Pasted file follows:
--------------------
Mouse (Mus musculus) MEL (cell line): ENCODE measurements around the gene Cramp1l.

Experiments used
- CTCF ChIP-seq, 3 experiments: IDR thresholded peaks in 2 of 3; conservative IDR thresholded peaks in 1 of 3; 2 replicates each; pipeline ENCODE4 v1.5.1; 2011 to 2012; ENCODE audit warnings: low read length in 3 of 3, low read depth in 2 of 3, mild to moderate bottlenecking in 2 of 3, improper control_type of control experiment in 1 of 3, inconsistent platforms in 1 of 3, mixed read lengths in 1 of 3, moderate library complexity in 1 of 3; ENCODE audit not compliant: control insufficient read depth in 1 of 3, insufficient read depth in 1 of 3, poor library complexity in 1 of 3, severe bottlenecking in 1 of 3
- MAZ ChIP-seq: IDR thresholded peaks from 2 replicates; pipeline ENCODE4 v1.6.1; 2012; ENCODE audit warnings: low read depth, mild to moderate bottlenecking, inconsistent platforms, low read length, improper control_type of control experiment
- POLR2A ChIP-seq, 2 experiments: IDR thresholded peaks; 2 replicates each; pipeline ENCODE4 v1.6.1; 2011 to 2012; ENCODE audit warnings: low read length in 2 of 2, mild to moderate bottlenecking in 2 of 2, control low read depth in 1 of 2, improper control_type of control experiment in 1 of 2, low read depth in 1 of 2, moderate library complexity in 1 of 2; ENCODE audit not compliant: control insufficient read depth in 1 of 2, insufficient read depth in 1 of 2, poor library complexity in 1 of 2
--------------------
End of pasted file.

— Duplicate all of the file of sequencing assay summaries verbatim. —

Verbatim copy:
Mouse (Mus musculus) MEL (cell line): ENCODE measurements around the gene Cramp1l.

Experiments used
- CTCF ChIP-seq, 3 experiments: IDR thresholded peaks in 2 of 3; conservative IDR thresholded peaks in 1 of 3; 2 replicates each; pipeline ENCODE4 v1.5.1; 2011 to 2012; ENCODE audit warnings: low read length in 3 of 3, low read depth in 2 of 3, mild to moderate bottlenecking in 2 of 3, improper control_type of control experiment in 1 of 3, inconsistent platforms in 1 of 3, mixed read lengths in 1 of 3, moderate library complexity in 1 of 3; ENCODE audit not compliant: control insufficient read depth in 1 of 3, insufficient read depth in 1 of 3, poor library complexity in 1 of 3, severe bottlenecking in 1 of 3
- MAZ ChIP-seq: IDR thresholded peaks from 2 replicates; pipeline ENCODE4 v1.6.1; 2012; ENCODE audit warnings: low read depth, mild to moderate bottlenecking, inconsistent platforms, low read length, improper control_type of control experiment
- POLR2A ChIP-seq, 2 experiments: IDR thresholded peaks; 2 replicates each; pipeline ENCODE4 v1.6.1; 2011 to 2012; ENCODE audit warnings: low read length in 2 of 2, mild to moderate bottlenecking in 2 of 2, control low read depth in 1 of 2, improper control_type of control experiment in 1 of 2, low read depth in 1 of 2, moderate library complexity in 1 of 2; ENCODE audit not compliant: control insufficient read depth in 1 of 2, insufficient read depth in 1 of 2, poor library complexity in 1 of 2